Thanks to the generous support of donors, we’re making great progress toward the well-being of children and their families. These are a few of the areas we focused on in the past year: 


The Kpaka Krim community is located almost 300 km from Freetown, the capital city. The area is largely rain forest, interspersed with swamps that are often used for rice farming. There are two seasons: the rainy season, which runs from April to October, and the dry season, which lasts from November to March.

Most families here are subsistence farmers, attempting to grow enough food for themselves and their livestock, but often experiencing food shortages. The staple food is rice, while cassava and rubber are other major crops. During the rainy season, flooding can destroy family livelihoods and prevent children from attending school or getting medical treatment. Many of the children suffer from malnutrition and illness. Due to poverty and harmful customs, children often drop out of school for early marriage or child labour.
  • 42 individuals learned about child rights and protection issues to help ensure children's safety and participation
  • 55 young people are leading or attending child parliaments to advocate for their rights and influence local decisions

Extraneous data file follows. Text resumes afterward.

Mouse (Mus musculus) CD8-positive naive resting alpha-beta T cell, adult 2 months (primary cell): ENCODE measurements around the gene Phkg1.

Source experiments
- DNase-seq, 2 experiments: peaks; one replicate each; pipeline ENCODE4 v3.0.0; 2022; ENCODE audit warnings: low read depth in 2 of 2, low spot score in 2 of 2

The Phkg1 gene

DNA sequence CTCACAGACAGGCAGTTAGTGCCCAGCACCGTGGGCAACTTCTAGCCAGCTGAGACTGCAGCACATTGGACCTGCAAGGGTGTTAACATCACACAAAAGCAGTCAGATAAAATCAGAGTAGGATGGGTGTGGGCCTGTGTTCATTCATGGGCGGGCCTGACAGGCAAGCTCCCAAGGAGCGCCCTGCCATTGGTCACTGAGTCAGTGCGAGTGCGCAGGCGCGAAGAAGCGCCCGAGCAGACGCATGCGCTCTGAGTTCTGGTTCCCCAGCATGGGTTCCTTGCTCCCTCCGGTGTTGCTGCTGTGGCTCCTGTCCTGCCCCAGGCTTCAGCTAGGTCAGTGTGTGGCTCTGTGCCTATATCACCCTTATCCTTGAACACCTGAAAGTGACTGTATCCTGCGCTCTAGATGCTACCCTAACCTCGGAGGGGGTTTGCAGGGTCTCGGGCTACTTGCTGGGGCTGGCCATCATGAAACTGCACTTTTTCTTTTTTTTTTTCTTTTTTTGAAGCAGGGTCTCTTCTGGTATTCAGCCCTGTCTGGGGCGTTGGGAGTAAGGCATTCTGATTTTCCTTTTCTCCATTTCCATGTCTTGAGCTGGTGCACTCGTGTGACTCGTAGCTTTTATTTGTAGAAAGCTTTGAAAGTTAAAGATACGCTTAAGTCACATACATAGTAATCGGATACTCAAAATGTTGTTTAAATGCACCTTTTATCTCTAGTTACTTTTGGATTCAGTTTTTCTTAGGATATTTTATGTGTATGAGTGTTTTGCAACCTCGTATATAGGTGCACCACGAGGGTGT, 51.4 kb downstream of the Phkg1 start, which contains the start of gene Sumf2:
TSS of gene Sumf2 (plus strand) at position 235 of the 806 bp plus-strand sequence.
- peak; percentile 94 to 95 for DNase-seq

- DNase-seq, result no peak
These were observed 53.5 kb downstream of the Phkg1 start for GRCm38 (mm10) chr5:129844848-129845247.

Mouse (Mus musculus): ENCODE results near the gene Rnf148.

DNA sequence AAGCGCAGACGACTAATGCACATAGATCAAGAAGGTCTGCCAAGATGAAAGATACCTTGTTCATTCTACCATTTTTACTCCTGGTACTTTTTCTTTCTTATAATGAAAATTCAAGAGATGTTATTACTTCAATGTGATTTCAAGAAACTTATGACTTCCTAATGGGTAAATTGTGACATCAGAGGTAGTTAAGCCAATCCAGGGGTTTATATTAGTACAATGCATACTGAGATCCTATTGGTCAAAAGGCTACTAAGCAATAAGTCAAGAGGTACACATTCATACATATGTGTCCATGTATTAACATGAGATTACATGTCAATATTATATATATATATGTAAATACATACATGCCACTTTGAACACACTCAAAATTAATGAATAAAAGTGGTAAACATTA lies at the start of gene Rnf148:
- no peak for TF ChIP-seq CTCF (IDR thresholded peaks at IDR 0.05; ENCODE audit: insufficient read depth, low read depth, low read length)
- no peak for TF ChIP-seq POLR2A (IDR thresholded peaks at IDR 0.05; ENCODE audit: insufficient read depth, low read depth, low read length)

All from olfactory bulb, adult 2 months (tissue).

• 11 child parliaments are empowering young people to advocate for their rights and participate in community decisions
  • 2 children with disabilities were supported with medical care, accessibility upgrades and equipment
  • 255 preschool children are developing vital language and motor skills, setting a solid foundation for their education
  • 350 children and youth are improving their learning through tutoring and extracurricular activities like clubs and camps
  • 135 parents and caregivers learned about the importance of education and how to support their child’s learning
  • 30 teachers and volunteers learned child-friendly teaching methods to improve the quality of education for children
  • 13 schools were renovated or furnished with educational materials to provide a better learning environment for students
  • 40 health workers and volunteers were trained to provide quality health services, especially for women and children
  • 60 people received vocational, business and finance training, improving their opportunities to earn a steady income